With the NHL trade deadline quickly approaching, it’s time to start theorizing which notable names could make a huge fantasy splash via trade over the next few weeks. New York Rangers winger Chris Kreider has been a huge source of trade speculation over the past year, with that chatter rising now that he’s only a few months from the end of his contract.

The Athletic lists Kreider as the number one option on the NHL trade board, and TSN has him as the second-most interesting trade piece (behind the injured Jason Zucker). Given the Rangers have next to no chance at making noise in the playoffs, they’d almost certainly benefit by capitalizing on the rental market for the speedy grinder who has been excellent in bangers league formats for fantasy owners.

In fact, Kreider is among a handful of wingers who is a must-own in any multi-cat format, even if he’s occasionally fairly uninteresting from a points-league perspective. The Rangers winger has never paced for 60 points over an 82-game season, and yet he’s been a key member of some of my fantasy championship teams. After a slow start, Kreider has been somewhat instrumental in the mid-season rise of a team that was originally believed to be in the Alexis Lafreniere sweepstakes before the season began. Here are Kreider’s splits this year:






82-Game Pace

Oct. 1- Dec. 6






Dec. 7 – Jan. 10






An 87-point Kreider? Sign me up. Those numbers are certain to regress, but they are still exciting for fantasy owners who likely drafted the power forward late, or were able to grab him off the waiver wire. And while the point splits are stark, here are Kreider’s per-game paces of some back-end fantasy categories as well:







Oct. 1- Dec. 6






Dec. 7 – Jan. 10






So even when Kreider hasn’t made a mark on the scoresheet, his back-end production has been consistent. This is exactly what you’re looking for in multi-cat skater depth: someone who very rarely leaves a game with a scoresheet of all zeroes.

The possibility of Kreider moving to another team begs an interesting question: would a trade help or hurt the veteran winger’s fantasy value? At 17:46 minutes of average time on ice, Kreider is playing the minutes of a fringe top-line winger. He’s also receiving a ton of power-play usage, as he’s skated over 67 percent of the Rangers’ power-play time this season. Despite starting the year outside the top line, he’s lately been playing on a line with Mika Zibanejad and Pavel Buchnevich, a spot where he’s been historically very productive.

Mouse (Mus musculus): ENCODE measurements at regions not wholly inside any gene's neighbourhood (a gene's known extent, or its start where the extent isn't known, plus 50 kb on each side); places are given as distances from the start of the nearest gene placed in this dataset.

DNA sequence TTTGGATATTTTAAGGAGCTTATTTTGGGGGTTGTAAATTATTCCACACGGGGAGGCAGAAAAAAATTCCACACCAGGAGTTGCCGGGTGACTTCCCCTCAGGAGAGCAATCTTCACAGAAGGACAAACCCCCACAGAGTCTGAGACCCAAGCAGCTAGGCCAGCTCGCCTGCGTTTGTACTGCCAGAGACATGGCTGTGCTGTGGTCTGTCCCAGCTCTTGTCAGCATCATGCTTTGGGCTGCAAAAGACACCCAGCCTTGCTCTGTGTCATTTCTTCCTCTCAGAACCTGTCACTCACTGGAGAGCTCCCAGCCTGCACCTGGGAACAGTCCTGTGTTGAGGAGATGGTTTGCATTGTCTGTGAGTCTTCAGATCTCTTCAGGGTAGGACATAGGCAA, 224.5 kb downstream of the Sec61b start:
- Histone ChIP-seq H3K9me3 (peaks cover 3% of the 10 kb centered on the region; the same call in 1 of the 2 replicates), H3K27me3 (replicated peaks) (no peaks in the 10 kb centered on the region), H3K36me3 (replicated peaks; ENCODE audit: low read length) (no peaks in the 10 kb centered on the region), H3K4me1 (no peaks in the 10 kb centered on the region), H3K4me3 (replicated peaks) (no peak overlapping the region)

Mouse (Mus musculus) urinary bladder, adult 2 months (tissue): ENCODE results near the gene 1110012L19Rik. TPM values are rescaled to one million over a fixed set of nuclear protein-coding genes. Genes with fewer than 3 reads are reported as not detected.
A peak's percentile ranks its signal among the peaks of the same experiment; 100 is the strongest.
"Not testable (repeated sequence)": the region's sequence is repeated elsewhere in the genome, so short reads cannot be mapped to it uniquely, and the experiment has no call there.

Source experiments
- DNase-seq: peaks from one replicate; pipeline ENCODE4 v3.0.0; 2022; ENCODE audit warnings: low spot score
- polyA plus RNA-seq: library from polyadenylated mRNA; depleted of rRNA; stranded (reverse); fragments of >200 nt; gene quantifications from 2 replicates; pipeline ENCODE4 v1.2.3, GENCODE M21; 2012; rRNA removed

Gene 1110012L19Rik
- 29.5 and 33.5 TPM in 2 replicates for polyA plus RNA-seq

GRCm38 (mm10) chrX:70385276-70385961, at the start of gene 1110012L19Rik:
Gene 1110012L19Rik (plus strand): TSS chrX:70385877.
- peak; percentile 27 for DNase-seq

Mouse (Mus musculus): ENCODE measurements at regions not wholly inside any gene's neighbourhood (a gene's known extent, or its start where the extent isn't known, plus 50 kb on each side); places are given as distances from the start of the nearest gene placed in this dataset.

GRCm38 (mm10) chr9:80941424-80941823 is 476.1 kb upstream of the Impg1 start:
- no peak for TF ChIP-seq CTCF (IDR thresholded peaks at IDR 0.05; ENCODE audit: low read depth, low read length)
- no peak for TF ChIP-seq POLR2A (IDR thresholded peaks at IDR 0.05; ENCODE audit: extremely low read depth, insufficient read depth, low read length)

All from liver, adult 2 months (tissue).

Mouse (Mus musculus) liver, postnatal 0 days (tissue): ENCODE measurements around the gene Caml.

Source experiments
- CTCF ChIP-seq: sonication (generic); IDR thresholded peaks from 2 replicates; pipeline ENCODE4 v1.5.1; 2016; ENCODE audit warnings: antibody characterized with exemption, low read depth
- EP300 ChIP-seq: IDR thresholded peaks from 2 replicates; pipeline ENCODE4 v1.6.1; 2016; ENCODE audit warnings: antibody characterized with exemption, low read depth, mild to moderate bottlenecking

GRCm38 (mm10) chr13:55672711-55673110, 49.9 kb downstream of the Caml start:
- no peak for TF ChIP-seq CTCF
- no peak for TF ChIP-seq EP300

A few eastern conference contenders are rumored to be in on Kreider, including the Boston Bruins and Tampa Bay Lightning. In Boston, Kreider would almost certainly line up on a second line with David Krejci and Jake DeBrusk, and likely snag DeBrusk’s net-front spot on the top power play. In Tampa, Kreider would need to hope for the top line of Stamkos – Point – Kucherov to be split to maintain high-end fantasy relevance, but he could also find a spot on that top power play to the chagrin of Alex Killorn’s fantasy owners.

Another interesting possibility for Kreider would be Pittsburgh, where he’d fill a big hole left by Jake Guentzel’s recent upper-body injury. He’d likely be playing top-line, top-power play minutes in the event of that move, though it’s slightly more difficult to see the Rangers trading him within the Metro Division.

As far as Western Conference teams who have expressed interest in Kreider, both the St. Louis Blues and Colorado Avalanche were mentioned by Elliotte Friedman on a recent episode of the 31 Thoughts podcast.

Colorado would be an interesting spot, as Kreider would add to a deep winger group. With Gabriel Landeskog, Mikko Rantanen, Andre Burakovsky, Joonas Donskoi, and J.T. Compher, the Avs already have one of the deepest wing-groups in the league. The question for Kreider would be where he slots in. If the Avs kept an over-powered top line of Nathan MacKinnon, Rantanen, and Landeskog, you can imagine Kreider would still be able to put up decent numbers with Nazem Kadri and Burakovsky or Donskoi on a second line. There is also the possibility they use the addition of Kreider to experiment by pushing Landeskog down to the second line – a look they toyed with earlier this season.

In St. Louis the wing-depth isn’t quite as deep. Kreider would be joining a top six that is hoping to see the return of Vladimir Tarasenko sooner than later. In a best-case scenario for fantasy owners, Kreider could potentially be on the left side of a Brayden Schenn or Ryan O’Reilly-centered line with Tank on the other side. More likely, he’d factor in on the left side of O’Reilly and David Perron, while Tarasenko misses the rest of the regular season. That would give the Blues a bit more flexibility and depth through the middle-portion of their roster, but not necessarily a better spot for Kreider in fantasy.

If I’m a Kreider owner looking ahead to the trade deadline, I’m honestly hoping he stays in New York, where his current deployment has him sitting as a realistic high-50s point player with excellent peripherals. If he is to be moved over the next few weeks, I’m hoping it’s to Pittsburgh. If not, the Avalanche, Blues and Bolts could offer interesting fantasy value, depending on how lines shake out. It’s tougher to see Kreider hanging on to his current fantasy relevance if he is relegated to a second line in Boston.

If you have questions about a possible Chris Kreider trade, you can contact me @burnett_hockey or @avgtimeonice.